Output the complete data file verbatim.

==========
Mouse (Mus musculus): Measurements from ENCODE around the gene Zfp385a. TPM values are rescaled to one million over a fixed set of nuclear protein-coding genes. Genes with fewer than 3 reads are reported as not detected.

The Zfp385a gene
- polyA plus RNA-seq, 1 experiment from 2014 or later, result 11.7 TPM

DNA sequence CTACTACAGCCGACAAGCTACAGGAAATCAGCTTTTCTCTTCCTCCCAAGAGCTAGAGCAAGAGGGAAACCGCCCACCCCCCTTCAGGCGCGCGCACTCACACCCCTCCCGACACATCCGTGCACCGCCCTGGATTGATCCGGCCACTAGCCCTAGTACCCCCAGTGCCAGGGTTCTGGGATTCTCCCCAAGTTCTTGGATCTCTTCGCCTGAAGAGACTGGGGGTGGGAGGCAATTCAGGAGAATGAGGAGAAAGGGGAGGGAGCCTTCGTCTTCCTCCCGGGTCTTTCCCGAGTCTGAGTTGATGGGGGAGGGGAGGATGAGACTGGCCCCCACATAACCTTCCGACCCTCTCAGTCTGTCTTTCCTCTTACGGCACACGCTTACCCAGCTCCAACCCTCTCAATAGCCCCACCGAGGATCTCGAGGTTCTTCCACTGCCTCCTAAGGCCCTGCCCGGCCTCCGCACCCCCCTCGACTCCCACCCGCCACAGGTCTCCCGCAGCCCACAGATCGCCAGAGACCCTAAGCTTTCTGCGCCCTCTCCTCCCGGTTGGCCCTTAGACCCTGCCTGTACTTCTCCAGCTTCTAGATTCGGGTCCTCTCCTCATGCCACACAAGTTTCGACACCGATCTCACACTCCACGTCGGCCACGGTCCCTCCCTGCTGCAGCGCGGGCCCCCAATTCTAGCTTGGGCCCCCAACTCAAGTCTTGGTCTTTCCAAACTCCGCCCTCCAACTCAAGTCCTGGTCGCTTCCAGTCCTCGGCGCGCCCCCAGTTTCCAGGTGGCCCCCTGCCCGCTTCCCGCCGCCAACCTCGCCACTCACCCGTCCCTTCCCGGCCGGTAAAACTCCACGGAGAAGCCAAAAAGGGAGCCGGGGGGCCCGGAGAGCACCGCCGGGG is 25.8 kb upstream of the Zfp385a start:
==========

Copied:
Mouse (Mus musculus): Measurements from ENCODE around the gene Zfp385a. TPM values are rescaled to one million over a fixed set of nuclear protein-coding genes. Genes with fewer than 3 reads are reported as not detected.

The Zfp385a gene
- polyA plus RNA-seq, 1 experiment from 2014 or later, result 11.7 TPM

DNA sequence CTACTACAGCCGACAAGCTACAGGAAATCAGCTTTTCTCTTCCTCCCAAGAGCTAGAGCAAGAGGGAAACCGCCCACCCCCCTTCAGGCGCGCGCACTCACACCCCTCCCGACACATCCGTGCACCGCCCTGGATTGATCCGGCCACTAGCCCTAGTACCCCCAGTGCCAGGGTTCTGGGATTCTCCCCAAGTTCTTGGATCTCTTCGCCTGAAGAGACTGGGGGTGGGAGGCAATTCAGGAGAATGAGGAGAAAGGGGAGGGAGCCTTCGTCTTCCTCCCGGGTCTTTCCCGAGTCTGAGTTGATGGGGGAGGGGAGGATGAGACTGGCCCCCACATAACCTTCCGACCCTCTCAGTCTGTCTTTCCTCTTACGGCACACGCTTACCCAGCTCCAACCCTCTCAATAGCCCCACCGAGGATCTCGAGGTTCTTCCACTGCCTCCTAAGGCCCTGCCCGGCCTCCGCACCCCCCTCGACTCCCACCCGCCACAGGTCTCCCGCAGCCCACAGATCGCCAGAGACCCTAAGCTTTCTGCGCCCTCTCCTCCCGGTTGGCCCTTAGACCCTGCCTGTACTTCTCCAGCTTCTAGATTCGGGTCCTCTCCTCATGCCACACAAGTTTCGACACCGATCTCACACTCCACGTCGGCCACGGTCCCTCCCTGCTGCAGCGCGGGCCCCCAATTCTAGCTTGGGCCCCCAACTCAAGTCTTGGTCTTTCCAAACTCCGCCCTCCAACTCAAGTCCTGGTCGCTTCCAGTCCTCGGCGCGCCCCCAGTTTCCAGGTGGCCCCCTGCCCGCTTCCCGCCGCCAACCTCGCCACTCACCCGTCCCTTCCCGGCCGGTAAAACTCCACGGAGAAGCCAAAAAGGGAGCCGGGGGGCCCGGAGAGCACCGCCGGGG is 25.8 kb upstream of the Zfp385a start: